“But wait,” I hear you say, “I thought you were not supposed to put a thesis in your personal statement.”
Actually, I said don’t just repeat or restate your thesis. If you don’t state the main point of your essay in your body paragraphs, you might decide to include it at the end.
There are two ways you can do this, and we’ll discuss them one by one:
Variation A: The “Put Your Thesis at the End” Approach
Putting your thesis at the beginning can sometimes lead to a personal statement that feels a bit too much like one of those essays in which an author builds an argument and supports it with evidence. And although it could be argued that you’re building an “argument” in your personal statement—an argument demonstrating that you’ll bring a lot of value to a college campus—this method isn’t quite the same. We’ve found that by explicitly naming their thesis at the start, then supporting it with bits of evidence, some students create a slightly less interesting story simply because the ending often isn’t all that surprising.
One way to avoid this is by delaying the thesis ‘til the end.
In the “” essay, for example, the author describes a few positive experiences he’s had with Boy Scouts. But he waits until the very end to share an insight that ties all the experiences together.
Heads-up: The next thing we’re about to share won’t really make sense unless you read the “Hiking” essay.
What We Like about This Ending/Why It Works
What’s neat about this personal statement is that the author touches on a few different values/sides of himself in the body paragraphs … but it’s not until the final paragraph that he claims these different sides of himself as identities. Check out that final line again: “When I’m hiking, I’m not merely a hiker; I’m a historian, a conservationist, and a teacher all in one” (bold emphasis mine).
This ending works because, earlier in the essay, the author describes (i.e., shows us) these parts of himself through specific examples and details, then he names them (i.e., tells us) explicitly at the end of the essay. Note that if the author instead had decided to open his essay with that line, it kinda’ would’ve spoiled the ending of the movie (or, in this case, essay). The reader might’ve thought something like, “Okay, cool, guess I don’t really need to read the rest—thanks for saving me some time.” Ending with this sentence, however, creates a sense of both inevitability (since the final line pulls together the essences of the separate paragraphs, and surprise (because we didn’t think to name these different sides of him in quite this way—as identities he claims/roles he plays).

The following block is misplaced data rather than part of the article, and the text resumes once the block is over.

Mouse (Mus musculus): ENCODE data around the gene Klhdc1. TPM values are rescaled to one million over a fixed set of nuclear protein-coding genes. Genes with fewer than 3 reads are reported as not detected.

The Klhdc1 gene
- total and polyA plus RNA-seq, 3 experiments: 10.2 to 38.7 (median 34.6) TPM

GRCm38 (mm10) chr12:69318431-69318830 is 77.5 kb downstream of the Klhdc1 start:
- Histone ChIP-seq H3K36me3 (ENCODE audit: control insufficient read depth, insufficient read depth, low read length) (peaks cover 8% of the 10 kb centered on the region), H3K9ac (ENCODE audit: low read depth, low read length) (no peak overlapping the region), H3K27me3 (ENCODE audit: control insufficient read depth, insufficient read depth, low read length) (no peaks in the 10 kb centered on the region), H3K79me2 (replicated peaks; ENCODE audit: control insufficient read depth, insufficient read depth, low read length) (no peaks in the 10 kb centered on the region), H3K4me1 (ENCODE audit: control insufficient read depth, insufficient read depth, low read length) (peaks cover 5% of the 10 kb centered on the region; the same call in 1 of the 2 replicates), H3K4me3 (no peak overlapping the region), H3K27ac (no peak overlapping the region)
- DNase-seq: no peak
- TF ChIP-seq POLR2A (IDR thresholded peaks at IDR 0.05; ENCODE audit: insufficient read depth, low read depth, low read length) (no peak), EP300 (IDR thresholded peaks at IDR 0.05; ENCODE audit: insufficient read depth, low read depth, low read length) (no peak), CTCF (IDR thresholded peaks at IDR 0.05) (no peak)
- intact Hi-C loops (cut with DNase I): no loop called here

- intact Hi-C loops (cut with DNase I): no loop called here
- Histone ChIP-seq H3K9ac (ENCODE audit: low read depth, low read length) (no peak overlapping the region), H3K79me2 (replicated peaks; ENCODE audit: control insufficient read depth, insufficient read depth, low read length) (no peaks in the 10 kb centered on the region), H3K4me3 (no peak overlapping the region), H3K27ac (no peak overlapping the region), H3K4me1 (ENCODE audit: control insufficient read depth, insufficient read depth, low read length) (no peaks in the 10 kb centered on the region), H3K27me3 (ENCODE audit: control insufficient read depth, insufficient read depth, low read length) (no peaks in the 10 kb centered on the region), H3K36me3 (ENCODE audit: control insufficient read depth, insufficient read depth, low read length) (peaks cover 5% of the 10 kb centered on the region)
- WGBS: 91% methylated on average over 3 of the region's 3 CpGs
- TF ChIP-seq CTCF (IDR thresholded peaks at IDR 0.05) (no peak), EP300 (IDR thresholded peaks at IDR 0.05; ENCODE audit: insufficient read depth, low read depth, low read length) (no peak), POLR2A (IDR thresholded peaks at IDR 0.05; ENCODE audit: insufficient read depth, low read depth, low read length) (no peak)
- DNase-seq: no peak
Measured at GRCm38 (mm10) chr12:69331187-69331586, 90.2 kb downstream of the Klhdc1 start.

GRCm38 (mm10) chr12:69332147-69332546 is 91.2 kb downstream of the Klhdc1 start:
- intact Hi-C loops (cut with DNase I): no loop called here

Note: To make this surprising, it was important for the author to not name these identities along the way, instead saving them for the end.
Variation B: The “Put Your Thesis at the End” Approach
Here’s an example from a student who chose to put not just one sentence in her conclusion, but her entire intro paragraph:
“My home is a dynamic and eclectic entity. Although I’ve lived in the same house in Cary, North Carolina for 10 years, I have found and carved homes and communities that are filled with and enriched by tradition, artists, researchers, and intellectuals. While I may not always live within a 5 mile radius of a Bojangle’s or in close proximity to Lab 304, learning to become a more perceptive daughter and sister, to share the beauty of my heritage, and to take risks and redefine scientific and personal expectations will continue to impact my sense of home.”
What We Like about This Ending/Why It Works
Like the author of the “Hiking” essay above, this student does a nice job of pulling together the examples by zooming back to a wider frame of reference (but doing so with specific phrasing and language). Note that the author could have opened her essay with this paragraph, but doing so would have yielded a much more predictable (read: boring) essay.
Instead, she shows images and experiences in the body paragraphs so we get to “watch the movie” of her life before she tells us what they mean to her.
Note: In order to make this work, the author had to make sure the central topic of the essay (in this case, “home”) was super clear. She does this by repeating the word “home” at the ends of the first, second, and fourth paragraph, and in the middle of the third paragraph (she chose not to mention the word in the same place each time just to offer some variety). So if you try this one, make sure the topic/theme of your essay is clear.